It all started in the summer of 1983 with the flight of the first female astronaut, SALLY RIDE, orbiting the earth on board the space shuttle Challenger. And it ended on January 26, 1986 with the death of civilian teacher CHRISTA McAULIFFE and six other crew members on board that same spacecraft as it exploded and broke apart just 73 seconds after liftoff from Cape Canaveral, Florida.
What ended? The hope of sending a poet into space.
“We need people other than MIT physicists to tell us what it’s like up there,” said novelist JAMES MICHENER in the early 1980s. A space enthusiast, Michener served at the time as a member of a special NASA task force. In 1983, after Sally Ride had reinvigorated Americans’ enthusiasm for the multi-billion dollar-a-year NASA space program, the task force issued a report that called for sending professional communicators, such as writers and educators, on future space missions. “It is desirable for NASA,” the report explained, “to fly observers on the shuttle for the purpose of adding to the public’s understanding of space flight.”
And so began the search for the perfect candidate out of literally millions of Americans. A NASA spokesman said they were looking for “…someone who can make an eloquent contribution to the literature…a broadcast journalist, a newspaper reporter, an artist, a song writer, or even a poet.”
I remember at the time (I was just starting college) learning that singer/songwriter JOHN DENVER was lobbying hard to be considered for this program. I imagined the man who wrote one of my all-time favorite songs, Looking for Space, actually traveling TO space and coming back to share that experience with the world through music and lyric. It could have been glorious because most people (nearly all) who were alive in the 1980s would have no chance to ever go into space.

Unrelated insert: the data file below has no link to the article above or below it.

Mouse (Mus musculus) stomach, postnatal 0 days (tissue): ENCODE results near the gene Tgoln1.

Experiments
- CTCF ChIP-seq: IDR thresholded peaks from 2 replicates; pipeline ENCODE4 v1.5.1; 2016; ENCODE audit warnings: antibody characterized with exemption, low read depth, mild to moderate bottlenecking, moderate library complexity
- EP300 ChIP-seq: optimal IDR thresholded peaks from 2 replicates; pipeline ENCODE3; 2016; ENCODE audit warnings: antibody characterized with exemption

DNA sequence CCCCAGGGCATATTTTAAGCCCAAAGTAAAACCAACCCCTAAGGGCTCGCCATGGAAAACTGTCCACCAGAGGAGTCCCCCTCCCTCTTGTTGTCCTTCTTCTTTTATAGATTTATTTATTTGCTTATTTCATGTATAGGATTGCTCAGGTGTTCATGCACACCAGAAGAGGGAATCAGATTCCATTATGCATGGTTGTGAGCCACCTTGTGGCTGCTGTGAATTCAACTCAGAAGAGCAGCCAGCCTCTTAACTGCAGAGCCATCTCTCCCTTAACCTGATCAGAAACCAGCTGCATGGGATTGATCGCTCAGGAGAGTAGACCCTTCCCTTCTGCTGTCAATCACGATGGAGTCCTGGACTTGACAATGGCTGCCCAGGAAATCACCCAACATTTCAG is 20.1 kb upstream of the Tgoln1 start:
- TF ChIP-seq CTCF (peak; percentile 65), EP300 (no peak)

And as lovely as the words of NEIL ARMSTRONG (“One small step for (a) man, one giant leap for mankind…”) and BUZZ ALDRIN (“Magnificent desolation…”) were when they stepped onto the moon’s surface in 1969, they really weren’t trained to be communicators. They were military men, pilots, engineers, and scientists of a sort. Their training and skillsets never included inspiring others with words and evoking visceral feelings and emotions. Writers and artists know how to do that, but they weren’t the ones leaving the planet.
In 1984, the decision was made to send a teacher into space to kick off the program. Thousands of applicants were whittled down to 114 semifinalists from all fifty states, and then to 10 finalists—six women and four men—with Christa McAuliffe of Concord, New Hampshire being the final selection.
Phase two of this civilian-in-space program would have sent a journalist into orbit the year following the teacher. More than 1,700 candidates were under consideration, including former CBS anchor WALTER CRRONKITE (who was 69-years-old at the time), WILLIAM F. BUCKLEY, JR., GERALDO RIVERA, TOM WOLFE (author of the widely-acclaimed book The Right Stuff) and NORMAN MAILER. Phase three would launch some kind of artist.
And then the Challenger disaster happened.
Although the civilian astronaut task force continued meeting until late spring of 1986, the writing was on the wall. Going into space was too dangerous for the general public. Even the aforementioned Tom Wolfe, who was under consideration for phase two, now questioned (shortly after the tragedy) whether spaceflight should “…be put back in the hands of those whose profession consists of hanging their hides, quite willingly, out over the yawning red maw?”